Teachers reinforce the importance of good hygiene. This emphasis on hygiene is believed to be a factor in reducing the incidence of sores and skin infections in the children.
At one end of the shower block, a nursing clinic was set up and equipped with basic first aid supplies. Visiting nurses from overseas now use the clinic. In 2014, the Vanuatu government decided to make the clinic an official medical facility for the area.
Since then, private donors from Australia began providing support to enable a trainee nurse to staff the clinic three days per week. The trainee nurse, shown on the left, lives in a village in the area.
The day of the long-drop toilet at the school has come to an end. With the addition of two composting toilet blocks, the school now has permanent toilets.
One teacher, beholding the 2 complete buildings, exclaimed, “We have the best toilets in the whole of Vanuatu.” Well, that could be a bit of excited hyperbole, but the new toilets are smart looking as well as being an efficient method of disposing of human waste.
There are two blocks, one for girls and the other for boys. The boys’ is shown on the left. Both have double vault designs successfully used in the South Pacific.
A sewing program was introduced this year.
With 6 new, electric sewing machines and two experienced seamstresses, the Year 7 and 8 girls were taught to sew.
Instructed by the two experts, the girls sewed underwear, island dresses and skirts for themselves. Some of the Year 8 girls show off their new dresses, left.
While the older girls were learning to sew, the Year 7 and 8 boys were taught wood carving. With new tools provided by Bethezer and local timber they gathered, the boys were taught by a local villager who has sold his wood carvings in Port Vila.
An innovation at the school has been the successful introduction of earth-bag construction techniques.
The aim is to reduce the cost of freighting materials to Loanialu while implementing a technology which locals could adopt with a small amount of training and assistance. Three buildings erected in 2013 and 2014 make use of earth bags. The lower half of the building walls are earth bags and the upper half are timber. Roofs consist of colourbond steel sheets.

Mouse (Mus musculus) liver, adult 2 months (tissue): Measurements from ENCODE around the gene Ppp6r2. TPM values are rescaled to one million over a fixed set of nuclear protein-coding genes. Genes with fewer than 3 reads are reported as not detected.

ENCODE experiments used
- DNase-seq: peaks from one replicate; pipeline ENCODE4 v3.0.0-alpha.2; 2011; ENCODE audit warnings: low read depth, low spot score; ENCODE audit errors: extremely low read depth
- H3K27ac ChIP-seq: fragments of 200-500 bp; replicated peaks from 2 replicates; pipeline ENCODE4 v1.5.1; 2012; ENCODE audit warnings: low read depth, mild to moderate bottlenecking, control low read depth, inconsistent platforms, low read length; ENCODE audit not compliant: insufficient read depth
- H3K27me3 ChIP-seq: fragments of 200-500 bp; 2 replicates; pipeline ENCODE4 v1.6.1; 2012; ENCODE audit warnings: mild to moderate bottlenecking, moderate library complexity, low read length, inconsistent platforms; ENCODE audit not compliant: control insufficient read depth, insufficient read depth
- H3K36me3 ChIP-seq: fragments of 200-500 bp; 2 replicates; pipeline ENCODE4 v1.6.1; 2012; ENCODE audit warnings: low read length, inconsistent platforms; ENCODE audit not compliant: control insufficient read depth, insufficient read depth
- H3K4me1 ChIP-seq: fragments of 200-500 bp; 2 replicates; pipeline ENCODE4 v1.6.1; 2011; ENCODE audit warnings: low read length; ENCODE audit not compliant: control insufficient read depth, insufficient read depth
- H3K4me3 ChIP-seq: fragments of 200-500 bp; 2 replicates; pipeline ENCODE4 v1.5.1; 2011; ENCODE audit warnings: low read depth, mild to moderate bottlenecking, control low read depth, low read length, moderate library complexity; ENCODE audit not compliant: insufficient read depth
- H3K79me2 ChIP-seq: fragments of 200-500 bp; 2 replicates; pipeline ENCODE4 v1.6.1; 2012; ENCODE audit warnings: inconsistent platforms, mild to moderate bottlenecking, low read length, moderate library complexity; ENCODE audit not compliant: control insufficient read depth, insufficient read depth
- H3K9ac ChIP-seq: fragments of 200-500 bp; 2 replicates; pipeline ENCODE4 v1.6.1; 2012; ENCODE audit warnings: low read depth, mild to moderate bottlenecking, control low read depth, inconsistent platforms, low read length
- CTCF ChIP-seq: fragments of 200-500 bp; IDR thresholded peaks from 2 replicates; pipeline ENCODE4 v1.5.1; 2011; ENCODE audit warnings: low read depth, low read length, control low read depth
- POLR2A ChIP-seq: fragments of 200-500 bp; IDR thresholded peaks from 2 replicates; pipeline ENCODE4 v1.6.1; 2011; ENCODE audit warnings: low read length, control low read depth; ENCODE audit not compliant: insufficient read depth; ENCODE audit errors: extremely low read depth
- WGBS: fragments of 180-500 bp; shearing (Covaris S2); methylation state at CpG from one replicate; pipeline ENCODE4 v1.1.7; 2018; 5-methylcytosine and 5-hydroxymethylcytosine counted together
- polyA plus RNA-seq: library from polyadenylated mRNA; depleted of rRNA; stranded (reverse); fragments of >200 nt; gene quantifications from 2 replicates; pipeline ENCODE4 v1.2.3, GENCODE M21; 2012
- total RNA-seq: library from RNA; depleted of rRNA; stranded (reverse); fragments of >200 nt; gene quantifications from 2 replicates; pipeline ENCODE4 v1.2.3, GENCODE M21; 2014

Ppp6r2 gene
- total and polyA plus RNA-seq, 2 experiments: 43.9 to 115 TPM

The smallest of the 3 buildings, above left, is a classroom, 8 M x 6 M. The largest, above right, is 23 M by 6 M.
The former is the Year 8 classroom (in both photos above, on the left). The latter is a volunteers cottage (photos above, on the right) designed to accommodate two families.Each wing of the cottage consists of a bedroom, toilet, shower, and kitchen. Between the two wings is a large common area featuring a large fireplace which will also serve as a barbeque pit. The cottage is furnished with beds, tables and seats, and gas stoves.
(Photos: above, left, positioning a 6,000-litre water tank near the Volunteers Cottage. above, right, one of several items of furniture built on-site for the Volunteers Cottage.)
We would like to take this opportunity to express our deep appreciation to the many Bethezer donors and contributors whose generosity have made the Kapalpal School possible. In addition to many such individuals, whose desire for anonymity we could not violate, there have been a small number of organisations who have been very helpful and whom we would like to name: The Wiiliamsburg Christadelphian Foundation;Run For Caleb; Rotary Club of Toowoomba, Australia; Rotary Club of Mitsukaido, Japan; Pacific Seeds and Green Insulation, Queensland.